I find myself having said this a few times now with my blog but man it’s been a couple of busy weeks. Plenty of social events, two work-related, all-day conferences, and a shit ton of work in general – all whilst trying to fit in going to the gym – means I’ve been pretty exhausted. It also means, if I’m brutally honest, that the last thing I’ve wanted to do is write. However, I’ve FINALLY found some time to sit down and write something – so here goes.

Social pop quizzes

So, as you can see from the title of this blog, this post is going to be about something that truly pains me pretty much every day of my life: small talk.

For many people, I’m of the belief that small talk is generally not the biggest of deals, albeit generally regarded as awkward. But for me, they’re not just awkward, they’re mini pop quizzes of pain where the person I’m talking to is secretly judging everything I’m saying. Whenever I find myself in those situations, I get that horrible pang of fear like someone’s literally just asked me give an impromptu speech.

You know the kind of conversations I mean. The one you have with the cashier when you’re paying for something and their till somehow breaks, leaving you two in that lovely 5 minutes limbo of awkwardness. The one you have with the other person who gets into the lift on your way to the top floor. The one you have with someone at a party who you’ve never met and you’re fully aware that neither of you actually wants to be there.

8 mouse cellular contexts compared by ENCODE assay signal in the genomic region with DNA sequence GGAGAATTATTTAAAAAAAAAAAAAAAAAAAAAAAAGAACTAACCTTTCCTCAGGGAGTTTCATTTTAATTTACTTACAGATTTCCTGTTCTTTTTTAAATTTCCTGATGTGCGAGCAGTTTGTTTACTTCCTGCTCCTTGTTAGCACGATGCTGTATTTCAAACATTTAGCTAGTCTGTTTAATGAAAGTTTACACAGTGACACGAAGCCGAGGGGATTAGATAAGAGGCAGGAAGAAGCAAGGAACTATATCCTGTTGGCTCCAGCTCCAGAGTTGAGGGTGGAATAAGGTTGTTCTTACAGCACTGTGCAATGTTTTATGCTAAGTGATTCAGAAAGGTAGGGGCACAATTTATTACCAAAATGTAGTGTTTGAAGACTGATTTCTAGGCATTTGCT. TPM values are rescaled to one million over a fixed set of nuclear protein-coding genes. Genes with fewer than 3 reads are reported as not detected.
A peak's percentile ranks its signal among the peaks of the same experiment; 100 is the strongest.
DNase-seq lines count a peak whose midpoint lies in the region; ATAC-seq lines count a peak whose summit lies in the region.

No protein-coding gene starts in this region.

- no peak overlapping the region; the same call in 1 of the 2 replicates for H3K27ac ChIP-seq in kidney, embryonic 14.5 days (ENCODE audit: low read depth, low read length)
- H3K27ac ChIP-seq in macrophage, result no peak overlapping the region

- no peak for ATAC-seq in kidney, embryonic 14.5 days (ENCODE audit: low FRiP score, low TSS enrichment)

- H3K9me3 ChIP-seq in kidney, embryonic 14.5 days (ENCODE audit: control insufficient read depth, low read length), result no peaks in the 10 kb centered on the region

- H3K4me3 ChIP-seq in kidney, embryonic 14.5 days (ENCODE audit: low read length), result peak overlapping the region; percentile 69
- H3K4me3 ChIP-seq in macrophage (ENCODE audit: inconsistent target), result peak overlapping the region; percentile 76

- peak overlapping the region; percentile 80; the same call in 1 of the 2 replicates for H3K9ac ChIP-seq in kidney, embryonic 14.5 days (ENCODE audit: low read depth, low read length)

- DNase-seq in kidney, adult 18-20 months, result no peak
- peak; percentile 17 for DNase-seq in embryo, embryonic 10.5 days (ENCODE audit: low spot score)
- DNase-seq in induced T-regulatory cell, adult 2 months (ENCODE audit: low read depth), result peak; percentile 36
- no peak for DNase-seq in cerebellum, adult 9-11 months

I don’t know what it is about these situations but I JUST DON’T LIKE THEM.

First impression fears

…OK that isn’t exactly true. I do have an inkling as to what makes me not like these kind of situations (and no, it’s not because I’m just a miserable bastard who doesn’t like talking to people). Having been through this with my therapist this week, there’s a pretty clear theme as to why I don’t like these situations: I’m just plain scared of them.

Something I fall guilty to time and time again in my life is caring too much about what people think of me and because of that, I find initial interaction with new people quite difficult. So much so that I used to actually give a disclaimer when I was younger that I was bad at first impressions.

You see, whenever I’m talking to someone, I’m very aware of everything I’m doing. I’m thinking about loads of different things: my facial expression, my body language, the tone of my voice, the structure of my sentences, as well as everything I’ve just listed but from the other person’s perspective. With new people, my self-consciousness is heightened, basically jumping to 11 when it’s usually simmering around the 8/10 mark.

Maybe that’s because I’m so aware that first impressions are pretty important (or at least I perceive them to be).

Failed defence mechanisms

So what’s my solution to all this? I avoid it.

In my head, it makes sense to avoid these kind of situations. After all, why should I put myself in an environment and a situation that I find uncomfortable in the first place?